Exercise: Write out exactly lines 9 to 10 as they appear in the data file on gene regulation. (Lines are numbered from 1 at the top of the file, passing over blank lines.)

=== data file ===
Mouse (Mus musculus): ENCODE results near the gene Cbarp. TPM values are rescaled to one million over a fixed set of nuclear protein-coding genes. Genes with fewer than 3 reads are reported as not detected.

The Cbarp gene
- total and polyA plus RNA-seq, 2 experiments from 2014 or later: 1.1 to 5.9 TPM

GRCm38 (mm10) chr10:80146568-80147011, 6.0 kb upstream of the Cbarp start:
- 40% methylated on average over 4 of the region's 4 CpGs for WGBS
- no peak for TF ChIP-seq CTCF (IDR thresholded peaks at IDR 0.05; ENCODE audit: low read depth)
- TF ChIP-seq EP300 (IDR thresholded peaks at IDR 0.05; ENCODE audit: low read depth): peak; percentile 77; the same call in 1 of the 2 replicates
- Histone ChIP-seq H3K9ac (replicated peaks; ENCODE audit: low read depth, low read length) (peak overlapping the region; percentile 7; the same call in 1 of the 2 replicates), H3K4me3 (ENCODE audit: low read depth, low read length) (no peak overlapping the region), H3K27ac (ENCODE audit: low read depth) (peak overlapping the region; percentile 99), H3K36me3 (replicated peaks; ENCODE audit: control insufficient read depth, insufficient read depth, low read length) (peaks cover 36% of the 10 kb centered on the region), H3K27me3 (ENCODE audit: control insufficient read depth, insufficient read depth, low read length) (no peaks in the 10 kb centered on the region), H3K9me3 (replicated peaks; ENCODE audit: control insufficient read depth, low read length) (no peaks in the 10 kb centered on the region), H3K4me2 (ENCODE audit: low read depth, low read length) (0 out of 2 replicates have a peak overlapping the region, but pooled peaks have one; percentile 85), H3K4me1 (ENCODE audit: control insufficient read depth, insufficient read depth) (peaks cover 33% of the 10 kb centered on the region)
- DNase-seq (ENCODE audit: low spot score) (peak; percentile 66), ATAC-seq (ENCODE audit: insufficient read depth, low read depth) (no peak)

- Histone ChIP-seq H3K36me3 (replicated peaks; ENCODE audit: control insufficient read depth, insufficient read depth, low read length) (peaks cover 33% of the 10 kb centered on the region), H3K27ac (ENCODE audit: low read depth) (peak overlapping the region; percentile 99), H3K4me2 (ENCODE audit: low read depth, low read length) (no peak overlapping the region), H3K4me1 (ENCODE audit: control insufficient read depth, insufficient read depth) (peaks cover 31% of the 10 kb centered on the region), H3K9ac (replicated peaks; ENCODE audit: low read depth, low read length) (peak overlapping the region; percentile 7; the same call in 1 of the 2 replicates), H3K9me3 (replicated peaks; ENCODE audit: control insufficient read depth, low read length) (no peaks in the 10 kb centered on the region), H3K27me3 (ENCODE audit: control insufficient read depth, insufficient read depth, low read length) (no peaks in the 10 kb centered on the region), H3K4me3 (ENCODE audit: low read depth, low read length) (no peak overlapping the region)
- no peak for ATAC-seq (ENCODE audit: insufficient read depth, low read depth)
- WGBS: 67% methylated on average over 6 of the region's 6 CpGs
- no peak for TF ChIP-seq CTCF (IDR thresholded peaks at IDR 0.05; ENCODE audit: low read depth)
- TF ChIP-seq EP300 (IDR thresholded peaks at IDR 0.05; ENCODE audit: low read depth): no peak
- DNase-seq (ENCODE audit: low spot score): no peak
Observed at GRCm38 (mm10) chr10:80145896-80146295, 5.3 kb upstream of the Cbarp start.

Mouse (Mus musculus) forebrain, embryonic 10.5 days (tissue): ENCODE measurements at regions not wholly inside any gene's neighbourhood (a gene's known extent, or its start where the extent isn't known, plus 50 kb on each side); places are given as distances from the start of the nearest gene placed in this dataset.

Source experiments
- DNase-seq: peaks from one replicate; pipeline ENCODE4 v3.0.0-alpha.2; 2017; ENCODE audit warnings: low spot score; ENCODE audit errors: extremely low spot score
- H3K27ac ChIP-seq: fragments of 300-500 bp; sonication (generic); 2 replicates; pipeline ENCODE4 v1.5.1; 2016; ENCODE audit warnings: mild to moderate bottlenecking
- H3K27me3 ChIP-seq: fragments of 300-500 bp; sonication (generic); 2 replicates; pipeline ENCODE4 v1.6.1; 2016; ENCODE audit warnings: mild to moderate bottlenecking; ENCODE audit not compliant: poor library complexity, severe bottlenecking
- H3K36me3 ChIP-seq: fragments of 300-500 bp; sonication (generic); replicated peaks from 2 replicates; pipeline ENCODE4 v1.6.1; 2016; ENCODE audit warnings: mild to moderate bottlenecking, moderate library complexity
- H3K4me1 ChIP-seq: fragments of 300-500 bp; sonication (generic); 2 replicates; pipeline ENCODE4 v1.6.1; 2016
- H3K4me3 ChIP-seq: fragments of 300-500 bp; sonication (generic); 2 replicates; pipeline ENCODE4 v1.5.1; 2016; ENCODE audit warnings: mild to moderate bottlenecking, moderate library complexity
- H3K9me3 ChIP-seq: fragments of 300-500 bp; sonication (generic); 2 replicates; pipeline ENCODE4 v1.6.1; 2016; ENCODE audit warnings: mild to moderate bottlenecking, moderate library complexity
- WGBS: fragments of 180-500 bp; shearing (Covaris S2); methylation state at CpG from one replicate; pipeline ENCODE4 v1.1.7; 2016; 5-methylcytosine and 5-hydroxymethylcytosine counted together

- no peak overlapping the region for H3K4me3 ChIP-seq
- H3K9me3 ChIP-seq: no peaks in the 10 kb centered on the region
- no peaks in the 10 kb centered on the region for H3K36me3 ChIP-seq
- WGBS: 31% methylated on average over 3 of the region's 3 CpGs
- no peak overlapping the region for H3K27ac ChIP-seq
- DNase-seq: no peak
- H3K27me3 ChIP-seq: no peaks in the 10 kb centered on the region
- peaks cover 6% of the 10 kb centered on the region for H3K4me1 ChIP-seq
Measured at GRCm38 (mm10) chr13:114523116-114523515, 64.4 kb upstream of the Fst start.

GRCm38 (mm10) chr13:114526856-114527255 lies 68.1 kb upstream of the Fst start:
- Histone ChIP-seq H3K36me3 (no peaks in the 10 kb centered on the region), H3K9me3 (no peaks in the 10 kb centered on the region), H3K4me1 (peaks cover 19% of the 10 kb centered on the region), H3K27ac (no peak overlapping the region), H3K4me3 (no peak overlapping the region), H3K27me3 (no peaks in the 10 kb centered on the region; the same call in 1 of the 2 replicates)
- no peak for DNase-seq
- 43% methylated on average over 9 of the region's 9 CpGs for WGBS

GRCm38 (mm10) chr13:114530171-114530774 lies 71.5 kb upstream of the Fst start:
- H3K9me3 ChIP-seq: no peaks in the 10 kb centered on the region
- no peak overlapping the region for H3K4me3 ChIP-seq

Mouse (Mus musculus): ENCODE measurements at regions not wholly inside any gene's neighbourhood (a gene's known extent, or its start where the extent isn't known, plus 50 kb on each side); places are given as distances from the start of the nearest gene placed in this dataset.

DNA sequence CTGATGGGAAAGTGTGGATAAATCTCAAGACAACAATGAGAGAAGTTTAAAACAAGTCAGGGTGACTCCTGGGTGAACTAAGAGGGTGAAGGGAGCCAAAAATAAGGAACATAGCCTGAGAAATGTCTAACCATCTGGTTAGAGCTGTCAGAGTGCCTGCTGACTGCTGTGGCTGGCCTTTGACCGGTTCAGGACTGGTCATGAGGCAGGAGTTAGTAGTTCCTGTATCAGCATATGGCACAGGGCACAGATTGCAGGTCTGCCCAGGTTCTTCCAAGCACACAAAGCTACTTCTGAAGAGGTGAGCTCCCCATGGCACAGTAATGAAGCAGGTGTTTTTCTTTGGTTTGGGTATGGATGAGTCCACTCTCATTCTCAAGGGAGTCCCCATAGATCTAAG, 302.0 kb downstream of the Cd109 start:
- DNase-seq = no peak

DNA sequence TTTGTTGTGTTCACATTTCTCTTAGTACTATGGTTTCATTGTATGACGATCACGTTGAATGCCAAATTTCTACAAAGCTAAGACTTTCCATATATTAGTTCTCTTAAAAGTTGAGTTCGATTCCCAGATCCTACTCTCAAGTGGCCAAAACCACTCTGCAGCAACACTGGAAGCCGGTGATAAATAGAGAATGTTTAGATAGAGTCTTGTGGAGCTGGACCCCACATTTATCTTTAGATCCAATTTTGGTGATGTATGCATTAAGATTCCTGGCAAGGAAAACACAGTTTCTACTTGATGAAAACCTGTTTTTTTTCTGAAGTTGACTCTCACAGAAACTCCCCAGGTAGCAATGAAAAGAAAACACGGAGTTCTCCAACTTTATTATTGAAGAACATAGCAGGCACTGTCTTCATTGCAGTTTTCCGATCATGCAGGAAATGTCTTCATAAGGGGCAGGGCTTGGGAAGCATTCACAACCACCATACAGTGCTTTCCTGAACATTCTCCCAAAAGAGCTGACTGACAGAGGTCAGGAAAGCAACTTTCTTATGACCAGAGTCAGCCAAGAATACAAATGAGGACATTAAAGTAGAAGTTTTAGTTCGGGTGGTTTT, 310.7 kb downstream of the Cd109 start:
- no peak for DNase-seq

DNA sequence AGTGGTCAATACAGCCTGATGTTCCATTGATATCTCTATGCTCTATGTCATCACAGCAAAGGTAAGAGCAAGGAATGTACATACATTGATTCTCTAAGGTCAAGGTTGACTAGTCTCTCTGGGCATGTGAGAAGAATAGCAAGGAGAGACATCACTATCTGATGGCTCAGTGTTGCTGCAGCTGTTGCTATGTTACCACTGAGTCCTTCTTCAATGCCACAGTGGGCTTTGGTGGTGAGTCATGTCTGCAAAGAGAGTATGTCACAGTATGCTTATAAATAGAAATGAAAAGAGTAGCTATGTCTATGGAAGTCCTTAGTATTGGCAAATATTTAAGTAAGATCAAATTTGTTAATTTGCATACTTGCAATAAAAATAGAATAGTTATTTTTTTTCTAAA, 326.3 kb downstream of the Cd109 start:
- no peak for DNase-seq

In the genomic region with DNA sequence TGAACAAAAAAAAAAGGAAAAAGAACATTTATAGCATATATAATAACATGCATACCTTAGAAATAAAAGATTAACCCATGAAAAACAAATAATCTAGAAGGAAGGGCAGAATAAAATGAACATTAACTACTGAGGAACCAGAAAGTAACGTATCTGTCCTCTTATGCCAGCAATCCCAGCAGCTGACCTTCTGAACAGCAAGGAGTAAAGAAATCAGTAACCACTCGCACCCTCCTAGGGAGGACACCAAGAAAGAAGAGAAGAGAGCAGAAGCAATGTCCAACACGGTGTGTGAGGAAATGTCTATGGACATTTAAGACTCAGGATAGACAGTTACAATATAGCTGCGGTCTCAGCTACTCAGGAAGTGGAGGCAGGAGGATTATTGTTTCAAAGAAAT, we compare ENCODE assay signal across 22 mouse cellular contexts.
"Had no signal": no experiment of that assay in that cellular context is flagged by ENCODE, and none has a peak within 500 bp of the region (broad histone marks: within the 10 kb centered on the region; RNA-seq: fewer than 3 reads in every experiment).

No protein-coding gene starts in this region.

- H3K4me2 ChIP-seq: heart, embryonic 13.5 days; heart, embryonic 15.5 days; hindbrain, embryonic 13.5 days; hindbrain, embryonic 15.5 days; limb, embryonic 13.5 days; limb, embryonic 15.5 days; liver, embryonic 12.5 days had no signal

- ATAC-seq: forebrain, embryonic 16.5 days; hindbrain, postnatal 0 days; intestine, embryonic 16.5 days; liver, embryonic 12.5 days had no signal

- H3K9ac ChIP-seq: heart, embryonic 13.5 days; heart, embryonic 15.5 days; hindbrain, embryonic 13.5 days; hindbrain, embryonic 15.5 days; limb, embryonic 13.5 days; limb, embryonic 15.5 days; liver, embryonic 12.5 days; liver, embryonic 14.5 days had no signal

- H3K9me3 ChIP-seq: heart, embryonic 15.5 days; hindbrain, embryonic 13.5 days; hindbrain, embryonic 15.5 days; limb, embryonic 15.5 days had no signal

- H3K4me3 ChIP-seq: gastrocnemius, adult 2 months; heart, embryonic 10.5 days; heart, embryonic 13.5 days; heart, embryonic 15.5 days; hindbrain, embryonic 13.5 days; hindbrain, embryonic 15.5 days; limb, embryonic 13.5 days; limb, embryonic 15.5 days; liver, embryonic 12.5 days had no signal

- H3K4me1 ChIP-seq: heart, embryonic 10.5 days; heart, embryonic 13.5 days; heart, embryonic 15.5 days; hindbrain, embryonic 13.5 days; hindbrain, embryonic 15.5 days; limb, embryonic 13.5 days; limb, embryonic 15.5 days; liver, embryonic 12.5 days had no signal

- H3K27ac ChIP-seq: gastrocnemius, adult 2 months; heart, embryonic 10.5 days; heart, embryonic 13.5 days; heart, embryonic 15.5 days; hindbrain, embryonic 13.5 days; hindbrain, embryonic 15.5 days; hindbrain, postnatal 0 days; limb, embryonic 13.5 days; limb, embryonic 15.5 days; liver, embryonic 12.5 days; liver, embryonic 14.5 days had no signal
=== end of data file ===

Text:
- DNase-seq (ENCODE audit: low spot score) (peak; percentile 66), ATAC-seq (ENCODE audit: insufficient read depth, low read depth) (no peak)

- Histone ChIP-seq H3K36me3 (replicated peaks; ENCODE audit: control insufficient read depth, insufficient read depth, low read length) (peaks cover 33% of the 10 kb centered on the region), H3K27ac (ENCODE audit: low read depth) (peak overlapping the region; percentile 99), H3K4me2 (ENCODE audit: low read depth, low read length) (no peak overlapping the region), H3K4me1 (ENCODE audit: control insufficient read depth, insufficient read depth) (peaks cover 31% of the 10 kb centered on the region), H3K9ac (replicated peaks; ENCODE audit: low read depth, low read length) (peak overlapping the region; percentile 7; the same call in 1 of the 2 replicates), H3K9me3 (replicated peaks; ENCODE audit: control insufficient read depth, low read length) (no peaks in the 10 kb centered on the region), H3K27me3 (ENCODE audit: control insufficient read depth, insufficient read depth, low read length) (no peaks in the 10 kb centered on the region), H3K4me3 (ENCODE audit: low read depth, low read length) (no peak overlapping the region)